An important part of a successful community prevention plan includes teen pregnancy prevention programs and teen health services that have been shown to really work! Here are sources to help identify effective programs that are a good match for your youth and settings, and to find trainings that build skills for your health educators.
Central Oklahoma Campaign to Prevent Teen Pregnancy, now rebranded as Thrive: Sexual Health Collective for Youth, provides leadership for the community prevention plan, As A Matter of Fact: Teen Pregnancy Prevention in Central Oklahoma 2015-2020. It promotes community partnerships, evidence-based programs and youth/adult engagement, working with the Oklahoma County Teen Pregnancy Prevention Collaboration and other organizations across the OKC metro area.
Oklahoma KIDS COUNT, supported by the Annie E. Casey Foundation, identifies Teen Births as one of their 16 key indicators on child well-being. Teen Birth data for the state and individual counties can be found at the KIDS COUNT Data Center.
Tulsa Campaign to Prevent Teen Pregnancy offers data, program resources, professional development opportunities, and training curricula for schools, clinics and community programs. It also provides a Teen Sexual Health Toolkit for Providers as well as connections to organizations and projects working on teen pregnancy prevention in the Tulsa metro area.
Advocates for Youth champions efforts to help young people make informed and responsible decisions about reproductive and sexual health. Their Sex Ed Center has downloadable materials available for health educators and others who plan or provide programs for teens. Their website provides lesson plans, materials on various topics, national sex education standards and planning guides for Teen Pregnancy Prevention Month (May) and Let’s Talk Month (October).
Answer offers extensive information on high-quality sexuality education for young people. It also provides resources and training opportunities for the adults who teach sexual health programs. Based at Rutgers University, Answer is a go-to resource for health educators and program providers across the country. It provides effective materials and highly accurate information.
Centers for Disease Control (CDC) features national statistics, research and resources, including the Youth Risk Behavior Survey (YRBS) report on Sexual Risk Behaviors (youth, grades 9-12). Their National Center for Health Statistics (NCHS) prepares the annual birth report with extensive national and state data, including teen birth data.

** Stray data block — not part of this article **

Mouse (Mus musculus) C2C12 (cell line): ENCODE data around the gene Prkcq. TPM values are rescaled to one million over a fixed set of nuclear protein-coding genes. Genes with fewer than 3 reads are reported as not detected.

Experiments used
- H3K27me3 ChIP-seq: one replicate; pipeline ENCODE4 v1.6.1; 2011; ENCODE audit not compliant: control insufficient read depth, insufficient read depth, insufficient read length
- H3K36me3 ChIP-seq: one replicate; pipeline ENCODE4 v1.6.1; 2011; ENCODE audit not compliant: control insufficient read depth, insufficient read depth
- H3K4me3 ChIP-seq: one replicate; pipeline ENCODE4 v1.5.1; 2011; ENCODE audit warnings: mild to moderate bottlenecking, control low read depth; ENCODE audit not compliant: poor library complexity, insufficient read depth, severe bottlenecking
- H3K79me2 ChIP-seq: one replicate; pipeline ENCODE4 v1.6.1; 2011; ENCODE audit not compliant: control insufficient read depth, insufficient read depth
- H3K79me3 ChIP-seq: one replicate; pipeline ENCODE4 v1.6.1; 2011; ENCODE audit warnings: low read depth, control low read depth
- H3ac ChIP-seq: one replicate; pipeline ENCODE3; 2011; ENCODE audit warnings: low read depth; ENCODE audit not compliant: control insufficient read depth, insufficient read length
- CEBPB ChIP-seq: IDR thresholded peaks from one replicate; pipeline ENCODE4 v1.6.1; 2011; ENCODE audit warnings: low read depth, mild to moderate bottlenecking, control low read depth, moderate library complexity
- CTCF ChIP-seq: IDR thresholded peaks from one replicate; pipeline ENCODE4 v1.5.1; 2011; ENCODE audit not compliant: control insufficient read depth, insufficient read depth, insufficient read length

Kids Health provides a Teacher/Health Educator section with trusted information about health, behavior and development from birth through the teen years. The site also has sections for kids, teens and parents.
Healthy Teen Network provides resource materials and training for a range of issues and topics — from planning effective prevention programs and working with teen males to emergency contraception and programs that support teen parents. Their Center for Evidence and Innovation focuses on what’s new and what works.
HHS/Administration for Children & Families (ACF) supervises the federally funded State and Tribal Personal Responsibility Education Program (PREP) grants and the Personal Responsibility Education Innovative Strategies (PREIS) grants. Resources that address runaway youth, homeless youth, and human trafficking can be found here.
HHS/Office of Adolescent Health (OAH) provides teen pregnancy prevention resources, including a list of evidence-based programs approved for use by federally-funded teen pregnancy prevention projects. The list is updated periodically, as new evaluation findings become available. This is not a comprehensive list of all programs that have an evaluation indicating effectiveness. It is a list of programs that meet the evidence criteria for federal funding. Click here for the OAH curricula list.
National Campaign to Prevent Teen and Unplanned Pregnancy provides an extensive range of information and downloadable resources. Topics include why teen pregnancy prevention matters, birth control methods, adolescent data by state, public opinion surveys, programs showing evidence of effectiveness, issue briefs, as well as suggestions for promoting prevention with teens at different ages/developmental stages and in a variety of community settings.